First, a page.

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How to Read a Label

Check out this handy chart for understanding nutrition labels. You can glance at our green Better Choice shelf tags for the bottom line. But it's a good idea to know how to interpret standard product nutrition labels, too.

The U.S. Food and Drug Administration has finalized a new Nutrition Facts label for packaged foods that will make it easier for you to make informed food choices that support a healthy diet. The updated label has a new design that reflects current scientific information, including the link between diet and chronic diseases.

The new label will make it easier to identify the amount of nutrients in a food. Manufacturers are in the process of transitioning to the new and improved Nutrition Facts label, so you will see both label versions for a while.

nutrition label

Area Description
Servings - The number of "servings per container" and the "serving size" declarations have increased and are now in larger and/or bolder type. All of the nutrition information on the label is for one serving of the food and not the entire container unless that information is also provided.

Serving sizes have been updated to reflect what people actually eat and drink today. For example, the serving size for ice cream was previously 1/2 cup and now is 2/3 cup.

For certain products that are larger than a single serving, but that could be consumed in one sitting or multiple sittings, manufacturers will have to provide dual column labels to indicate the amounts of calories and nutrients on both a "per serving" and "per package/per unit" basis. Examples could be a 24-ounce bottle of soda or a pint of ice cream. With dual column labels available, people will be able to easily understand how many calories and nutrients they are getting if they eat or drink the entire package/unit at one time.
Calories - “Calories” is now larger and bolder. Calories tell us how much energy a food provides. Control calorie intake to manage weight.
Percent Daily Value (%DV) - The daily values for nutrients have also been updated based on newer scientific evidence. This helps you determine if a serving of food is high or low in a nutrient (based on 2,000 calories a day). A DV of 5% is low, while 20% is high. Aim low for nutrients like saturated fat, sodium, and added sugar, and high for vitamins, minerals, and fiber.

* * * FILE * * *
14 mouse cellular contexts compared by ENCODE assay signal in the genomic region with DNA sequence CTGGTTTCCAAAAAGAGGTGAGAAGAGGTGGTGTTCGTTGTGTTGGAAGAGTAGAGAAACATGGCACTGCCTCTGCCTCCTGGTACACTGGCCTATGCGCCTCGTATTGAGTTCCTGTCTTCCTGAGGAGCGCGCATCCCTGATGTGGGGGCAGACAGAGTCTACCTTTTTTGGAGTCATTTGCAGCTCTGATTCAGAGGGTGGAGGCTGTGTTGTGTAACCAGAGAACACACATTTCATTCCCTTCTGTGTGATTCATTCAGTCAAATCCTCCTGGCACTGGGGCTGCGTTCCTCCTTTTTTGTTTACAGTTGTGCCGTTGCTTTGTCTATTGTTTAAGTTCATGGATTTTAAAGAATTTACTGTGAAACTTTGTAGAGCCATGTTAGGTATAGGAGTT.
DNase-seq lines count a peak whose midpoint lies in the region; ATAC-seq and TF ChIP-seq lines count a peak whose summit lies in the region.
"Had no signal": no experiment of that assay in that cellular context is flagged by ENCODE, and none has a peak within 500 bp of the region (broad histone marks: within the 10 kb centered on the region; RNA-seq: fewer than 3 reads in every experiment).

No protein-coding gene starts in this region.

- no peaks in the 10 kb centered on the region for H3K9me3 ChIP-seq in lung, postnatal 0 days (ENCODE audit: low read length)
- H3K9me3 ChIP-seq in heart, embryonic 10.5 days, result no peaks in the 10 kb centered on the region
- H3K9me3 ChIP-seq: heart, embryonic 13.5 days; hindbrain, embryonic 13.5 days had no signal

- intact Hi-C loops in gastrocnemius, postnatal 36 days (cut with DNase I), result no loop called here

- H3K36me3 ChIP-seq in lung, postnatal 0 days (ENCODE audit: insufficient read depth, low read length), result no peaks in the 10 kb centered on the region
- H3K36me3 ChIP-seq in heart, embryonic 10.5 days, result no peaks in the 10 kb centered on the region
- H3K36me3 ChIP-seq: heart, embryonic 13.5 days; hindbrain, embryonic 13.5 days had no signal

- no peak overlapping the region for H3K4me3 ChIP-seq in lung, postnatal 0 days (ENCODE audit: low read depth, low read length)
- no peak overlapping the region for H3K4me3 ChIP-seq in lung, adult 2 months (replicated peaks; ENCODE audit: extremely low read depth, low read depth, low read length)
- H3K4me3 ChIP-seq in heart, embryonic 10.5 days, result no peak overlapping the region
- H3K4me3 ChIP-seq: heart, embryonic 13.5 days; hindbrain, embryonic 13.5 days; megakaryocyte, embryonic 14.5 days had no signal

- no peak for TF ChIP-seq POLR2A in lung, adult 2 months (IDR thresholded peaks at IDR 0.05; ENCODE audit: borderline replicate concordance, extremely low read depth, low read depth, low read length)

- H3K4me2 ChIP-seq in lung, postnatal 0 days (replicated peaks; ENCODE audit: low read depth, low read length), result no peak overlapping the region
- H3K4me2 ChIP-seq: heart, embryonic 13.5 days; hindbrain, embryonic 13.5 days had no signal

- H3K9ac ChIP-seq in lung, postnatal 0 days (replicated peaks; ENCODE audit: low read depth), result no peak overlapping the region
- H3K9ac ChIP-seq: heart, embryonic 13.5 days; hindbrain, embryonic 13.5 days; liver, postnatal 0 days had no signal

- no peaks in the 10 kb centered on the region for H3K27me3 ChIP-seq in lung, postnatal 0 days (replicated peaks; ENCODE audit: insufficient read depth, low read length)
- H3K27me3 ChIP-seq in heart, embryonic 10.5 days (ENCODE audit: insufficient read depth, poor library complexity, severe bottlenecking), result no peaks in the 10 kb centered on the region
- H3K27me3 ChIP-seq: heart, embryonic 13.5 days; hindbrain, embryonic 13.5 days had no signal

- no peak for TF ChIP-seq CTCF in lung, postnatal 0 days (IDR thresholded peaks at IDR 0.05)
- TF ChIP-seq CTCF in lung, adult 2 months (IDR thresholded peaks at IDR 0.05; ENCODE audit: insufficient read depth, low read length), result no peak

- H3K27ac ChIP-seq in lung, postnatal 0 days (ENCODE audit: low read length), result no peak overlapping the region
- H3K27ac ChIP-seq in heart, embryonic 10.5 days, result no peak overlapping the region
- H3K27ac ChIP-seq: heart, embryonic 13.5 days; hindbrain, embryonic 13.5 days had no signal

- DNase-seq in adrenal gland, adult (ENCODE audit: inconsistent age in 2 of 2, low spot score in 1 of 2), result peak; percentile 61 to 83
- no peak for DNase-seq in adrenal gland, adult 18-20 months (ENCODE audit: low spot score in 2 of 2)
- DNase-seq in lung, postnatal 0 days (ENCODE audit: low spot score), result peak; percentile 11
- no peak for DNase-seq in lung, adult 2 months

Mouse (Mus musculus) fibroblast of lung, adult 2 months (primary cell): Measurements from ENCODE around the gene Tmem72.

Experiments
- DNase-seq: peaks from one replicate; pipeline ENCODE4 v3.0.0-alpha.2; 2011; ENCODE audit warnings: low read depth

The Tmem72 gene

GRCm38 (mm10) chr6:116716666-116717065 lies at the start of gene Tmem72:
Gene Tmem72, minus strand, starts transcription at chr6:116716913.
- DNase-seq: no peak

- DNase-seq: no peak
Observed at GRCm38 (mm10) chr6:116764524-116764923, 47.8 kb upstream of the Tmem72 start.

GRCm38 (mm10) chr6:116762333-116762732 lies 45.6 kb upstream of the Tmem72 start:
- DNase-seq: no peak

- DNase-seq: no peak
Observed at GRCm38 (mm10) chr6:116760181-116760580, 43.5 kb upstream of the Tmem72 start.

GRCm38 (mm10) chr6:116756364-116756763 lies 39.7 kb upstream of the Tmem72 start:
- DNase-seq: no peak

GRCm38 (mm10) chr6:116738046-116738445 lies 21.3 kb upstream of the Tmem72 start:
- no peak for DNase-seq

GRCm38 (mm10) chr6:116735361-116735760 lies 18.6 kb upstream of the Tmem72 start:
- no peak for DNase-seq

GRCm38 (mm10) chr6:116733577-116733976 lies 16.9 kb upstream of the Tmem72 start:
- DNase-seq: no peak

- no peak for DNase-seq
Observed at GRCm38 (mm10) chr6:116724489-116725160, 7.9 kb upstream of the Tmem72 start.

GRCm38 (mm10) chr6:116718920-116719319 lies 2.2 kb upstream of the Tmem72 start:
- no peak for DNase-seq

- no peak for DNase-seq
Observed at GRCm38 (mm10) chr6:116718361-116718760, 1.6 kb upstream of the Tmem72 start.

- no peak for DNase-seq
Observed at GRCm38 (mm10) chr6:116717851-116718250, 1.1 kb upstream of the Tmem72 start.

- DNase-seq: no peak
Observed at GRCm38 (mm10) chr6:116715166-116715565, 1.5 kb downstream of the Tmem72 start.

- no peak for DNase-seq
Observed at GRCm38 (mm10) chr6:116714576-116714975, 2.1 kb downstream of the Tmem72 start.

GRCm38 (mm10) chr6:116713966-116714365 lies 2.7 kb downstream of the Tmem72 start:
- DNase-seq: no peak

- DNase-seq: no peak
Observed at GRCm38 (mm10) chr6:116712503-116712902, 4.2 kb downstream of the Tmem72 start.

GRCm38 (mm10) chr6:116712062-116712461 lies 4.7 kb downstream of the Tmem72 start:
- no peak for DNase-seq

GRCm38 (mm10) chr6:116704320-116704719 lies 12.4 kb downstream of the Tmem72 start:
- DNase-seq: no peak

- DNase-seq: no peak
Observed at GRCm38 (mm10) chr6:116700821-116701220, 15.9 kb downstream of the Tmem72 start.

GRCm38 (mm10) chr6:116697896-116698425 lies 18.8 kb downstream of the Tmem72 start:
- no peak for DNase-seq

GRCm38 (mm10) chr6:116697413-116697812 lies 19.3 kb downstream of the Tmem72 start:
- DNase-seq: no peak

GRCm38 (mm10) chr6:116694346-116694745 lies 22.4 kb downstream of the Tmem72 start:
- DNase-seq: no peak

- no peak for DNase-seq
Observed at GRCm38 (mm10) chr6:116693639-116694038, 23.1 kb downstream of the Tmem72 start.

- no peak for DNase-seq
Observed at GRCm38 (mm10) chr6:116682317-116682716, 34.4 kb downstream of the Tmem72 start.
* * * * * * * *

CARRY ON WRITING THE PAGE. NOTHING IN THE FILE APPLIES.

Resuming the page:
Fats - Research shows the type of fat consumed is more important than the amount. Therefore, "Calories from Fat" has been removed. Try to limit your intake of saturated fat and trans fat. Eating too much saturated fat and trans fat can raise your cholesterol and your risk of heart disease.
Added Sugars - "Added Sugars" in grams and as a percent Daily Value is now required on the label. Added sugars includes sugars that are either added during the processing of foods, or are packaged as such (e.g., a bag of table sugar), and also includes sugars from syrups and honey, and sugars from concentrated fruit or vegetable juices. Scientific data shows that it is difficult to meet nutrient needs while staying within calorie limits if you consume more than 10 percent of your total daily calories from added sugar.
Nutrients -The lists of nutrients that are required or permitted on the label have been updated. These are the nutrients that have the greatest impact on health. They can be divided into two groups: those that need to be limited, and those that you need to get enough of. Most Americans need to limit their consumption of saturated fat, trans fat, sodium, and added sugar. Too much saturated fat and trans fat are linked to an increased risk of heart disease; excess sodium can increase the risk of high blood pressure. In contrast, most people don't consume enough fiber, vitamin D, potassium, or calcium. Adolescents and some women don't consume enough iron. Vitamins A and C are no longer required since deficiencies of these vitamins are rare today. The actual amount (in milligrams or micrograms) in addition to the %DV must be listed for vitamin D, calcium, iron, and potassium.
Footnote - The footnote at the bottom of the label has changed to better explain the meaning of percent Daily Value. The percent Daily Value helps you understand the nutrition information in the context of a total daily diet.

This label is only a sample. Exact specifications are in the final rules.

Source: United States Department of Health & Human Services (HHS)."The New and Improved Nutrition Facts Label — Key Changes. U.S. Food & Drug Administration (FDA). January 2018.